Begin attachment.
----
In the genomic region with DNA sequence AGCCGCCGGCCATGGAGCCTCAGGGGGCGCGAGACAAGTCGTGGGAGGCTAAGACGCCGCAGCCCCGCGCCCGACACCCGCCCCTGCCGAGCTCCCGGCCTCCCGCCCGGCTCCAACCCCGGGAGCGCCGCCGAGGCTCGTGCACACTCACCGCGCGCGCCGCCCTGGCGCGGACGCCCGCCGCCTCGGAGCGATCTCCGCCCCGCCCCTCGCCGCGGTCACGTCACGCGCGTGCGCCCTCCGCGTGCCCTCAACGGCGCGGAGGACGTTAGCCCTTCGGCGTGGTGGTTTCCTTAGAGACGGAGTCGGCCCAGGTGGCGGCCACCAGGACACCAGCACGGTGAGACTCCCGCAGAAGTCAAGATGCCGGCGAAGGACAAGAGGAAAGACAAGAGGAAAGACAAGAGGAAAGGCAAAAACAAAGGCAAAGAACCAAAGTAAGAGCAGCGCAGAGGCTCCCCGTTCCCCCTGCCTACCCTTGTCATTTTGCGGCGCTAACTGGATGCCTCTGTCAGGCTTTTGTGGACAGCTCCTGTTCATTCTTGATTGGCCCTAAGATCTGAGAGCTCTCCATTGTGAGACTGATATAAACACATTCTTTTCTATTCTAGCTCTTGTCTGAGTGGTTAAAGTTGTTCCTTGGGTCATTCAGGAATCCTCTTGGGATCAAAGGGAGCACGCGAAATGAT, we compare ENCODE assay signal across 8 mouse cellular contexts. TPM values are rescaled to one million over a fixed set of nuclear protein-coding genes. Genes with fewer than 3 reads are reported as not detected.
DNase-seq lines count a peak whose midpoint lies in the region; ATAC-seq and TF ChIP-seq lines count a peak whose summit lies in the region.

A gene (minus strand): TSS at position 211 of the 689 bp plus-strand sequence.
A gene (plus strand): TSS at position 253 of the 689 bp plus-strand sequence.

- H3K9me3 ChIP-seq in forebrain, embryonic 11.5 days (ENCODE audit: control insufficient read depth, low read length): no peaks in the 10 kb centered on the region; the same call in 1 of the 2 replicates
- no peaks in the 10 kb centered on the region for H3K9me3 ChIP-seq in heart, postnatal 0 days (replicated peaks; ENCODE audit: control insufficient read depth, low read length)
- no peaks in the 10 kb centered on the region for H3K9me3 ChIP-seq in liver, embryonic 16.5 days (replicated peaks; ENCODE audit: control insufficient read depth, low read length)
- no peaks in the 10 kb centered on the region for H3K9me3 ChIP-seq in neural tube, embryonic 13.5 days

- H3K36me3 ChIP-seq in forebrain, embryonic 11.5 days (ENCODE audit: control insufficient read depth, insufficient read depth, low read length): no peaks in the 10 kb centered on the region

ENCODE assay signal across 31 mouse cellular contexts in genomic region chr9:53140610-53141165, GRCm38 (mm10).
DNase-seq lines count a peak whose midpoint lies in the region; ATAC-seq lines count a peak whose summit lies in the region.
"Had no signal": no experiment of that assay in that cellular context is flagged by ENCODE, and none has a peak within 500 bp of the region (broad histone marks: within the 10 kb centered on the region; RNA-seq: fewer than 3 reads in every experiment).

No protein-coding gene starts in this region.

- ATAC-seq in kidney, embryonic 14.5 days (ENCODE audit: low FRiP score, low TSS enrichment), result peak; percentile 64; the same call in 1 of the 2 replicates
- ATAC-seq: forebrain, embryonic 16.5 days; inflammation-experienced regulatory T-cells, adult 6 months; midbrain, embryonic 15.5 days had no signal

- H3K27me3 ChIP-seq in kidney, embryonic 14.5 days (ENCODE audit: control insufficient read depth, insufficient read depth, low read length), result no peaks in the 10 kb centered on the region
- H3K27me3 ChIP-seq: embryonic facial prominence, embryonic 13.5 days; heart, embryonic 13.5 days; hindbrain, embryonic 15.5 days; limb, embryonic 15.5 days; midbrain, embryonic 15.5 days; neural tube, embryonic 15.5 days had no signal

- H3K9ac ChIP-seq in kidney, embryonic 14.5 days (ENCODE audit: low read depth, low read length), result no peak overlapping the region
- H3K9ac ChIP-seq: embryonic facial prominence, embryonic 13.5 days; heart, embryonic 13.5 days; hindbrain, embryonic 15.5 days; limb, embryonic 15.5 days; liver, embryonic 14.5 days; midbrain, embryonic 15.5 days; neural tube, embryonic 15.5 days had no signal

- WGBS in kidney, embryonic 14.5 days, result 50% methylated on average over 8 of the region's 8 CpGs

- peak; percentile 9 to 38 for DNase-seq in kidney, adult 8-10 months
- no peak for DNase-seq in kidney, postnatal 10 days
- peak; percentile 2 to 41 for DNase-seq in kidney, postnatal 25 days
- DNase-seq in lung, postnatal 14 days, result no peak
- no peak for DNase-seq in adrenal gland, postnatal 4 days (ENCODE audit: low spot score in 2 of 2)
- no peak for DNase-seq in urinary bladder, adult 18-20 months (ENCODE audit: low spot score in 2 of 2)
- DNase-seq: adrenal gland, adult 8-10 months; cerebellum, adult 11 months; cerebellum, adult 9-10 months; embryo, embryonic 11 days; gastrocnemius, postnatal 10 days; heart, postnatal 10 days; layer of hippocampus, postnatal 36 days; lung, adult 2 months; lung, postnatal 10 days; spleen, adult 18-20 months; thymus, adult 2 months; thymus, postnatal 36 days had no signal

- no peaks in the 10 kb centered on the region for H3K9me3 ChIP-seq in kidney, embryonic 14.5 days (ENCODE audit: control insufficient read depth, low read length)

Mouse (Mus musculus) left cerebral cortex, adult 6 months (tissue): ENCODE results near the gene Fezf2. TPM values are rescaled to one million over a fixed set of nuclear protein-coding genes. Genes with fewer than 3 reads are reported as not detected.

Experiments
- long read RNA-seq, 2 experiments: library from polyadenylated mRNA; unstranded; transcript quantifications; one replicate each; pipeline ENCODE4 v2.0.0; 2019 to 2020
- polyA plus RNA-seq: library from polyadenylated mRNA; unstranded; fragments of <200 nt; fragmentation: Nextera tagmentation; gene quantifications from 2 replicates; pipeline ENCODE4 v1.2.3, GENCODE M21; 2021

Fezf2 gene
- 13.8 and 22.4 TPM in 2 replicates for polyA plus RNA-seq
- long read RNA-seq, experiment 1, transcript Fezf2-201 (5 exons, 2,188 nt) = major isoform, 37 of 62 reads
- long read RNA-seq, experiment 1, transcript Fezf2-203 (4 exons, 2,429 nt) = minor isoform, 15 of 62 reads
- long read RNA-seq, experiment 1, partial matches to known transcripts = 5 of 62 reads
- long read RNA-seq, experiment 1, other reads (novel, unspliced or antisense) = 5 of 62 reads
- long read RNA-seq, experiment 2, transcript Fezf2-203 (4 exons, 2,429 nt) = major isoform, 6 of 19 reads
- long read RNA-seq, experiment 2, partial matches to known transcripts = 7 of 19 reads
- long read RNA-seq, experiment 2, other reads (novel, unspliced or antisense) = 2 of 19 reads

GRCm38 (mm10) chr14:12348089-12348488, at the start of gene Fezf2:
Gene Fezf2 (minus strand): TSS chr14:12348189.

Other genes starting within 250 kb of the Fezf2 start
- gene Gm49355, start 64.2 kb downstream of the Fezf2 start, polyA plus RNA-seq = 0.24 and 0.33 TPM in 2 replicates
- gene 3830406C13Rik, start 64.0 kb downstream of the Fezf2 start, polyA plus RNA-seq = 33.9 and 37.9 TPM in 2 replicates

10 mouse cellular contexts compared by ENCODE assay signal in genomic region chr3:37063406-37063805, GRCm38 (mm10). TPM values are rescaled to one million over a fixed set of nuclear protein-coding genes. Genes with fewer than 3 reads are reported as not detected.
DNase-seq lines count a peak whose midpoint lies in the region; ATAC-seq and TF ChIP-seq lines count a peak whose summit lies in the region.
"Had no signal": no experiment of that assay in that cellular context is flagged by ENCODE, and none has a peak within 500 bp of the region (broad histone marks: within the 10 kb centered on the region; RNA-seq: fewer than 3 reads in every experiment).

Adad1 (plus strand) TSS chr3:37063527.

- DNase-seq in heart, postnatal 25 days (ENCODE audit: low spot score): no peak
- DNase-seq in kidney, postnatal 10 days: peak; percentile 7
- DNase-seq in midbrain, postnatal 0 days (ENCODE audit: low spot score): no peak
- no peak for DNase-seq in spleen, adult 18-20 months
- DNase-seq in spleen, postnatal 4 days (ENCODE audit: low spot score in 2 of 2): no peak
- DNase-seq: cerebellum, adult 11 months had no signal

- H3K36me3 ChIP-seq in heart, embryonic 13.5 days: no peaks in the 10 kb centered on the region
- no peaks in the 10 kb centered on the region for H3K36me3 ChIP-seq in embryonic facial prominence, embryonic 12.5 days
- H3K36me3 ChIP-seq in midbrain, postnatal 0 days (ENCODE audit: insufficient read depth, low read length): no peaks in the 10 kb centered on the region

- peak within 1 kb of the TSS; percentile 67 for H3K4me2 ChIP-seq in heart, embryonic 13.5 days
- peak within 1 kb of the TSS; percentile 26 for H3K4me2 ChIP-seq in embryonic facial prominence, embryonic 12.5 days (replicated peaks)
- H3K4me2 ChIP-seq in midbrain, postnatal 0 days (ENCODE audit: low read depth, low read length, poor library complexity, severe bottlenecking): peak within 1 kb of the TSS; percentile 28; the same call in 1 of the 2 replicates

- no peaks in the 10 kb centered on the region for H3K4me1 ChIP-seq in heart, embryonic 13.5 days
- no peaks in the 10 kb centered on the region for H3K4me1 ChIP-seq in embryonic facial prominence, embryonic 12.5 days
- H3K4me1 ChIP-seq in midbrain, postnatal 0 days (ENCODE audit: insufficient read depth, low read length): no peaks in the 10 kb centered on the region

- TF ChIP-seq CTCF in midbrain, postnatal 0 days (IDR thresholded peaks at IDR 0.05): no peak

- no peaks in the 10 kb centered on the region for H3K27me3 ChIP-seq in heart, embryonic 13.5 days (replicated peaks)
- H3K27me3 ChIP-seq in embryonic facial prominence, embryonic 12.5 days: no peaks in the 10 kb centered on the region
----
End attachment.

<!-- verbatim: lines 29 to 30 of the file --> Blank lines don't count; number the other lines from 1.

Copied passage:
Mouse (Mus musculus) left cerebral cortex, adult 6 months (tissue): ENCODE results near the gene Fezf2. TPM values are rescaled to one million over a fixed set of nuclear protein-coding genes. Genes with fewer than 3 reads are reported as not detected.

Experiments